The atomic structure and 1.86 Å resolution simulated-annealing omit electron density maps for the FAD are shown in Figure 2. The flavin isoalloxazine ring is not planar, as anticipated for oxidized choline oxidase, or bent along the N5-N10 axis as is often observed in reduced flavoproteins (26). The electron density for the dimethylbenzene and piperazine rings indicates that each ring is flat and coplanar with one another. However, the plane of the pyrimidine ring is at an approximately 120° angle to the plane of the other two rings (Table S1). The electron density for the pyrimidine ring indicates that it adopts a “half-boat” configuration in which the C4a atom is approximately 0.5 Å above the pyrimidine ring plane. Moreover, throughout the refinement process a greater than 4σ positive difference peak associated with the C4a atom persisted. This feature clearly indicates that the C4a atom is sp3 hybridized and, therefore, that a covalent flavin adduct is present in the crystal structure. The electron density for the difference feature is large enough to accommodate only one or possibly two atoms in a covalently linked FAD C4a-adduct.
To our knowledge, the materials and aerobic crystallization conditions do not include any reagents that can readily form a C4a adduct with oxidized FAD. Moreover, none of the reagents used to crystallize the enzyme alter the optical spectrum of oxidized choline oxidase indicating that the reagents do not perturb significantly the FAD electronic environment (see Figure S2). In contrast, reduced flavins in the semiquinone or hydroquinone states do react with O2 and can form C4a-oxygen adducts (2, 9). Therefore, we followed a conservative approach and refined a FAD C4a-OH atomic model, which converged well with REFMAC5 to yield a 1.45 Å C4a-O bond distance (Figure 2A and Table S1). Next we modeled an O2 molecule bound to the C4a atom of reduced FAD. After refinement with REFMAC5 the C4a-Op and Op-Od bond lengths are 1.4 Å (Figure 2B and Table S1) with a C4a-Op-Od bond angle of 116°. Although the estimated coordinate error of the model is approximately 0.1 Å, these parameters agree well with those determined by quantum mechanical calculations for the model FAD-C4a-OOH intermediate in p-hydroxybenzoate 3-hydroxylase and phenol hydroxylase (27, 28), as well as the DFT calculations discussed below. Therefore, the C4a-OH and C4a-OO(H) models for the FAD adduct in choline oxidase have reasonable geometry for sp3 hybridization and the appropriate bond lengths and angles for a C4a-adduct. However, the observed electron density for the distal oxygen atom (Od) is weaker than for the proximal atom oxygen (Op) and, consequently, the former atom also has a higher B-factor. This suggests that either the Od atom may be partially disordered, possibly due to precession about the C4a-Op bond, or that only one oxygen atom is present in the adduct.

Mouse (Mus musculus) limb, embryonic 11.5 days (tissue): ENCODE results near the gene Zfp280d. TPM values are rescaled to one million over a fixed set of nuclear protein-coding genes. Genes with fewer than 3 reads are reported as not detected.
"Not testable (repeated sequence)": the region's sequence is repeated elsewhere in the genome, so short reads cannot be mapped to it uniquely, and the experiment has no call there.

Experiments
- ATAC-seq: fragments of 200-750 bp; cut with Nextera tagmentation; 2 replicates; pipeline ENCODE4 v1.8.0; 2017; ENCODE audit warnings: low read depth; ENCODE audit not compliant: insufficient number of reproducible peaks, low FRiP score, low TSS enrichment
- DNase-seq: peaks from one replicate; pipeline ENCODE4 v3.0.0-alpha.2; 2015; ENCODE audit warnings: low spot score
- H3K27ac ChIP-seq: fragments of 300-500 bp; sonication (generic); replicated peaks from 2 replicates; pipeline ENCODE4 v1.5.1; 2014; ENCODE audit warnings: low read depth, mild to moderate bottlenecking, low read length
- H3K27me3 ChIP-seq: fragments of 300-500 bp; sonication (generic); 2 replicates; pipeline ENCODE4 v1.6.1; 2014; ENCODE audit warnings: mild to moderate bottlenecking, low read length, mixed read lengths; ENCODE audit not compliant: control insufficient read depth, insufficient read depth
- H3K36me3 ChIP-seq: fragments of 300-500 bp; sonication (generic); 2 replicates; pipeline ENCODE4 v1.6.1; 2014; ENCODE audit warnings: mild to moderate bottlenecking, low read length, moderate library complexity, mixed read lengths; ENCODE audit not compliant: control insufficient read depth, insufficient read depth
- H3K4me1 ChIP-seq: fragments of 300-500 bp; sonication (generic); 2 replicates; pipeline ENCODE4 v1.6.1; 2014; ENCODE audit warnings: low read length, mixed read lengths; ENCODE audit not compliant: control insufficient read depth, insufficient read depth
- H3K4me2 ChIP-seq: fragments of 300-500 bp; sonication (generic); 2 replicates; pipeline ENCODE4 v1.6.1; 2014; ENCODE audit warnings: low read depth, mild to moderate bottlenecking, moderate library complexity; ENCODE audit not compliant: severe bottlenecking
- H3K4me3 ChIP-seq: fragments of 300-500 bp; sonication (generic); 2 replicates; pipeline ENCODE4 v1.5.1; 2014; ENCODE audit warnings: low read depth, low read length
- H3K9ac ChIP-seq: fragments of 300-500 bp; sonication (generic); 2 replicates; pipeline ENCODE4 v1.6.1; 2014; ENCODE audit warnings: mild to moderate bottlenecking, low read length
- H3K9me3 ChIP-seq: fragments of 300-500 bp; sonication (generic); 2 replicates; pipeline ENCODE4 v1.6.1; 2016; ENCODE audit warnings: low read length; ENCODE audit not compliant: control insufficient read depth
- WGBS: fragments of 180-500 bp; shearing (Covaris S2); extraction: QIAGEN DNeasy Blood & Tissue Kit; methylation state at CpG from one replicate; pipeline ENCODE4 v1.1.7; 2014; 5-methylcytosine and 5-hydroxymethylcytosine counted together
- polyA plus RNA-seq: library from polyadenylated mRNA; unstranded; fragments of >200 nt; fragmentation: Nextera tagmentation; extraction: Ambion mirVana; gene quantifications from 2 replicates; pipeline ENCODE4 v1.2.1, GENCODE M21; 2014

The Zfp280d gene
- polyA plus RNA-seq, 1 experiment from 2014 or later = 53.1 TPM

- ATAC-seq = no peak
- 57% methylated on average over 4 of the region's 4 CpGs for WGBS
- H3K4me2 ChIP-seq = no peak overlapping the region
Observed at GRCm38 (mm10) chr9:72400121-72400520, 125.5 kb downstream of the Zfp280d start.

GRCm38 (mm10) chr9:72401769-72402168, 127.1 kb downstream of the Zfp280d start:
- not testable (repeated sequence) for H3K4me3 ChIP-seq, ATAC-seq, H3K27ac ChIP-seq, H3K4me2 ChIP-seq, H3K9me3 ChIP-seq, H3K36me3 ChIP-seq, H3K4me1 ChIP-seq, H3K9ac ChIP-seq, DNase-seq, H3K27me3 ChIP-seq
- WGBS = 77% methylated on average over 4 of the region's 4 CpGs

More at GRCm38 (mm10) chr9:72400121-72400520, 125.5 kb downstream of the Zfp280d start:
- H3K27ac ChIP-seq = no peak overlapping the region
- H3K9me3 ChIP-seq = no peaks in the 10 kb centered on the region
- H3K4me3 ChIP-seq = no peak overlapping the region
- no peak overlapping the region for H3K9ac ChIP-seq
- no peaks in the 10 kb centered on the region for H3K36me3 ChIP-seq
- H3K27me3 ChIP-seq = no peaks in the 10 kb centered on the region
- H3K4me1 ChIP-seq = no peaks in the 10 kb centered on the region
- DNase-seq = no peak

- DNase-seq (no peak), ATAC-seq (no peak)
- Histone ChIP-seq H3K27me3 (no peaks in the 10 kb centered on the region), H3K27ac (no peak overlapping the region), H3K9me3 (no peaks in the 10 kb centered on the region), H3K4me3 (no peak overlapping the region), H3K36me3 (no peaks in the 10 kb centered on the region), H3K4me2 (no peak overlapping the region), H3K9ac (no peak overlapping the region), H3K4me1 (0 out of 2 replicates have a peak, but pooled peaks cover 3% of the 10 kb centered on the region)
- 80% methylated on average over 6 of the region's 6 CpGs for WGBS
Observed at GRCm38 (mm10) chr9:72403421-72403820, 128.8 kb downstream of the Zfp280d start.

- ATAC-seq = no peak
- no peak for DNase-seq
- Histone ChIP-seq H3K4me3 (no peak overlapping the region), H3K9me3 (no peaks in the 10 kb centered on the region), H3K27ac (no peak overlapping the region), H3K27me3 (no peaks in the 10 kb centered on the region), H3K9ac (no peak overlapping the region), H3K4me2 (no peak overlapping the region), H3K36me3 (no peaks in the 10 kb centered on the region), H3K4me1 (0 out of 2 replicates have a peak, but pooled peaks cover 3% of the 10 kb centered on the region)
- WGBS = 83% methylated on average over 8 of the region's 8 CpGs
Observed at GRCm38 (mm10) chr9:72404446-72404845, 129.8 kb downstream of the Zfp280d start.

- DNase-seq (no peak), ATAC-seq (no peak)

The simulated-annealing omit maps provide the most unbiased view of the FAD adduct. During this procedure, the FAD, DMSO, and C4a-adduct were omitted from the model. The resulting mFo - DFc and 2mFo - DFc electron density maps (Figure 2A-B) calculated with reflections between 50 and 1.86 Å resolution were superimposed with refined models containing either the C4a-OH or the C4a-OO(H) adduct. This analysis prompts us to conclude that the FAD in choline oxidase is most likely a C4a-OH (hydroxy) flavin adduct. However, as discussed above, we can not unambiguously rule out the C4a-OO(H) (peroxy or hydroperoxy) adduct. The resolution of the structure, quality of the refined atomic models, and the fits to the observed electron density for choline oxidase are comparable to those of the recently reported dioxygen complexes of cytochrome P450cam (29), naphthalene dioxygenase (30), superoxide reductase (31), homoprotocatechuate 2,3-dioxygenase (32), and amine oxidase (33).
The x-ray crystal structure shows that the active sites are completely sequestered within each subunit of the dimeric enzyme such that there is no direct access of bulk solvent to the FAD isoalloxazine ring. Nevertheless, a DMSO molecule, an additive in the crystallization solution, is observed in the solvent excluded cavity within each active site (Figure S3). In addition to the covalent bond between the dimethylbenzene ring and His99, several deduced hydrogen bonds stabilize the isoalloxazine ring configuration and the C4a-OH (or C4a-OO(H)) adduct. For example, the FAD pyrimidine ring forms a network of hydrogen bonds with protein backbone atoms from Asn100, Cys102, Ile103, and Asn512. In addition there are side chain interactions between the pyrimidine ring and Asn100 and Ser101. Consequently, nearly every atom of the isoalloxazine ring in this unusual configuration with the potential to participate in hydrogen bonds does so with either a protein residue2 or the DMSO. Furthermore, the structure indicates that the atoms of either C4a adduct are stabilized by hydrogen bonds with the side chains of His351 and Asn510. Finally, the DMSO molecule is located adjacent to the C4a adduct and also hydrogen bonds with the side chain of Ser101 and the FAD N5 moiety.